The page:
That is regarded by many as the most exhilarating day of the tennis year, although others consider it too busy, given the number of standout matches taking place.

From next year, those matches are now set to be split across the previously fallow Sunday and the second Monday or the championships.

Hewitt said: "Yes, that second Monday of course was popular with many, but it did create significant challenges. I'm not sure it really did full justice to that day's tennis.

"To be able to spread over two days does more justice to the play at that event."

He said the tournament should "be more accessible" on that weekend, with the Sunday having previously been given over to allowing groundstaff to have time to tend the courts, which can be in need of repair after the first six days of play.

"We are now confident we will be able to look after the courts, most particularly Centre Court, without a full day of rest," Hewitt said.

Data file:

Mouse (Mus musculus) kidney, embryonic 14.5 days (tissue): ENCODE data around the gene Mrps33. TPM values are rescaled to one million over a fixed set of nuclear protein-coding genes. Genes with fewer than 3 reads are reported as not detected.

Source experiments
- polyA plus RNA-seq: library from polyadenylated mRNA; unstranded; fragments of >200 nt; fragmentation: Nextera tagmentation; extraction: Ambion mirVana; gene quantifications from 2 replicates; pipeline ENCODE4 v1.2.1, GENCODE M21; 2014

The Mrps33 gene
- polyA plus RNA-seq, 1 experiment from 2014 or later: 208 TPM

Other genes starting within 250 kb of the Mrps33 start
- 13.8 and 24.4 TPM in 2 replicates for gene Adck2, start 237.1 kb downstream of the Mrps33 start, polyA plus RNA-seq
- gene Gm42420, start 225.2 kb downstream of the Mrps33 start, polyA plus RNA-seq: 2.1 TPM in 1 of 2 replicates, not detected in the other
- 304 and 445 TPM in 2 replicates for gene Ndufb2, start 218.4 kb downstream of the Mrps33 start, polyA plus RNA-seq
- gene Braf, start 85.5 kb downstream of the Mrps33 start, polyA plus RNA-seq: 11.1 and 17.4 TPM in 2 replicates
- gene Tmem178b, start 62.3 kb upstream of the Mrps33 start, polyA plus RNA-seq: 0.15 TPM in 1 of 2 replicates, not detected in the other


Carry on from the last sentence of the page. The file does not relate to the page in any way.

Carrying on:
He said this year's tournament "will be different from Wimbledon as we know it", and organisers are currently planning for a 25 per cent capacity attendance, albeit still hoping to get the go-ahead to admit more spectators.

When play has happened on the middle Sunday in the past, typically due to a backlog caused by several days of rain meaning the tournament has fallen behind schedule, tickets have been made available to the general public and that has led to a vibrant, often more raucous, atmosphere.

Hewitt though signalled that would not be the ticket policy going forward, saying: "It's unlikely it's going to be like Middle Sundays in the past."

The 2021 prize money for players, who must remain in a bubble during the tournament and will not be allowed to rent private houses in London, is set to hinge on how many spectators Wimbledon is allowed to accommodate. A significantly reduced attendance would hit the event hard in the pocket, meaning prize money at the level of previous years would be impractical.